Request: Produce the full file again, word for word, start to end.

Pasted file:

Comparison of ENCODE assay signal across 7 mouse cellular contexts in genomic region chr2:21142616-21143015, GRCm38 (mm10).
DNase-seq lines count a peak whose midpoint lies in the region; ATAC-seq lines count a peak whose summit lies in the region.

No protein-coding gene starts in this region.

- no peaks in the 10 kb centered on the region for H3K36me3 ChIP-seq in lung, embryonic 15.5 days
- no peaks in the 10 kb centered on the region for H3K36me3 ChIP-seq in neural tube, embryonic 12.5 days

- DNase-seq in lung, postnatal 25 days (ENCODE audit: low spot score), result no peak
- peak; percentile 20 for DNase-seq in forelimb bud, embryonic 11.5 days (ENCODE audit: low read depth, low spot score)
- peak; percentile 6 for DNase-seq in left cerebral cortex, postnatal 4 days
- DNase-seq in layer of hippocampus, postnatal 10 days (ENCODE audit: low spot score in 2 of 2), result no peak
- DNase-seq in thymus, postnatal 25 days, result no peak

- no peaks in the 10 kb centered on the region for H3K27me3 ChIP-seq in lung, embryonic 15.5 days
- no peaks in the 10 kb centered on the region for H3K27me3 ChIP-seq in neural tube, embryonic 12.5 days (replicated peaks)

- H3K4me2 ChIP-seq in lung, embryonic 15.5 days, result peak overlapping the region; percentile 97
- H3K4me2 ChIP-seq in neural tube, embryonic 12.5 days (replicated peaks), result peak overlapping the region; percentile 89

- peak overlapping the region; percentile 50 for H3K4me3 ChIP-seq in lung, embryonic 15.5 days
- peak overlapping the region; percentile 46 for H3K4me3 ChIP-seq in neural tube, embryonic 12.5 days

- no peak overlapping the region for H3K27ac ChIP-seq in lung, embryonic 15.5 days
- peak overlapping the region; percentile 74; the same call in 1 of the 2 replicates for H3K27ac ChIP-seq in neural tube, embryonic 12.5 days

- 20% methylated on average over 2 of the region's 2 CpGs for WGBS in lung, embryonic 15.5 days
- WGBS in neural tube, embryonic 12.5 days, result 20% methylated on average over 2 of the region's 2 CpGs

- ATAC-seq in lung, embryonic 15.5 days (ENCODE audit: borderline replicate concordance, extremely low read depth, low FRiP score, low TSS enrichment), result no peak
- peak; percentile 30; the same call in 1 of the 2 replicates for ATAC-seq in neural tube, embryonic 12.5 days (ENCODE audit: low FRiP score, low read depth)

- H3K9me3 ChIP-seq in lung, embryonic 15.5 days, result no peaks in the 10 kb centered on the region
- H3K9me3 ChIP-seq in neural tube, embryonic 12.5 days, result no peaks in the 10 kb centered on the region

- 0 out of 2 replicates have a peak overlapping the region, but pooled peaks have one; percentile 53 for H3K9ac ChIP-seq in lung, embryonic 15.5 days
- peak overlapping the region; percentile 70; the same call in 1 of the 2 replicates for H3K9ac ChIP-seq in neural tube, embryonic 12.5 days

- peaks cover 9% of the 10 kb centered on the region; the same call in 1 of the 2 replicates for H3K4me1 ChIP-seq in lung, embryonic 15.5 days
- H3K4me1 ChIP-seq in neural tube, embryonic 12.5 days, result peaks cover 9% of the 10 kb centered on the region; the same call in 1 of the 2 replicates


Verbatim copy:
Comparison of ENCODE assay signal across 7 mouse cellular contexts in genomic region chr2:21142616-21143015, GRCm38 (mm10).
DNase-seq lines count a peak whose midpoint lies in the region; ATAC-seq lines count a peak whose summit lies in the region.

No protein-coding gene starts in this region.

- no peaks in the 10 kb centered on the region for H3K36me3 ChIP-seq in lung, embryonic 15.5 days
- no peaks in the 10 kb centered on the region for H3K36me3 ChIP-seq in neural tube, embryonic 12.5 days

- DNase-seq in lung, postnatal 25 days (ENCODE audit: low spot score), result no peak
- peak; percentile 20 for DNase-seq in forelimb bud, embryonic 11.5 days (ENCODE audit: low read depth, low spot score)
- peak; percentile 6 for DNase-seq in left cerebral cortex, postnatal 4 days
- DNase-seq in layer of hippocampus, postnatal 10 days (ENCODE audit: low spot score in 2 of 2), result no peak
- DNase-seq in thymus, postnatal 25 days, result no peak

- no peaks in the 10 kb centered on the region for H3K27me3 ChIP-seq in lung, embryonic 15.5 days
- no peaks in the 10 kb centered on the region for H3K27me3 ChIP-seq in neural tube, embryonic 12.5 days (replicated peaks)

- H3K4me2 ChIP-seq in lung, embryonic 15.5 days, result peak overlapping the region; percentile 97
- H3K4me2 ChIP-seq in neural tube, embryonic 12.5 days (replicated peaks), result peak overlapping the region; percentile 89

- peak overlapping the region; percentile 50 for H3K4me3 ChIP-seq in lung, embryonic 15.5 days
- peak overlapping the region; percentile 46 for H3K4me3 ChIP-seq in neural tube, embryonic 12.5 days

- no peak overlapping the region for H3K27ac ChIP-seq in lung, embryonic 15.5 days
- peak overlapping the region; percentile 74; the same call in 1 of the 2 replicates for H3K27ac ChIP-seq in neural tube, embryonic 12.5 days

- 20% methylated on average over 2 of the region's 2 CpGs for WGBS in lung, embryonic 15.5 days
- WGBS in neural tube, embryonic 12.5 days, result 20% methylated on average over 2 of the region's 2 CpGs

- ATAC-seq in lung, embryonic 15.5 days (ENCODE audit: borderline replicate concordance, extremely low read depth, low FRiP score, low TSS enrichment), result no peak
- peak; percentile 30; the same call in 1 of the 2 replicates for ATAC-seq in neural tube, embryonic 12.5 days (ENCODE audit: low FRiP score, low read depth)

- H3K9me3 ChIP-seq in lung, embryonic 15.5 days, result no peaks in the 10 kb centered on the region
- H3K9me3 ChIP-seq in neural tube, embryonic 12.5 days, result no peaks in the 10 kb centered on the region

- 0 out of 2 replicates have a peak overlapping the region, but pooled peaks have one; percentile 53 for H3K9ac ChIP-seq in lung, embryonic 15.5 days
- peak overlapping the region; percentile 70; the same call in 1 of the 2 replicates for H3K9ac ChIP-seq in neural tube, embryonic 12.5 days

- peaks cover 9% of the 10 kb centered on the region; the same call in 1 of the 2 replicates for H3K4me1 ChIP-seq in lung, embryonic 15.5 days
- H3K4me1 ChIP-seq in neural tube, embryonic 12.5 days, result peaks cover 9% of the 10 kb centered on the region; the same call in 1 of the 2 replicates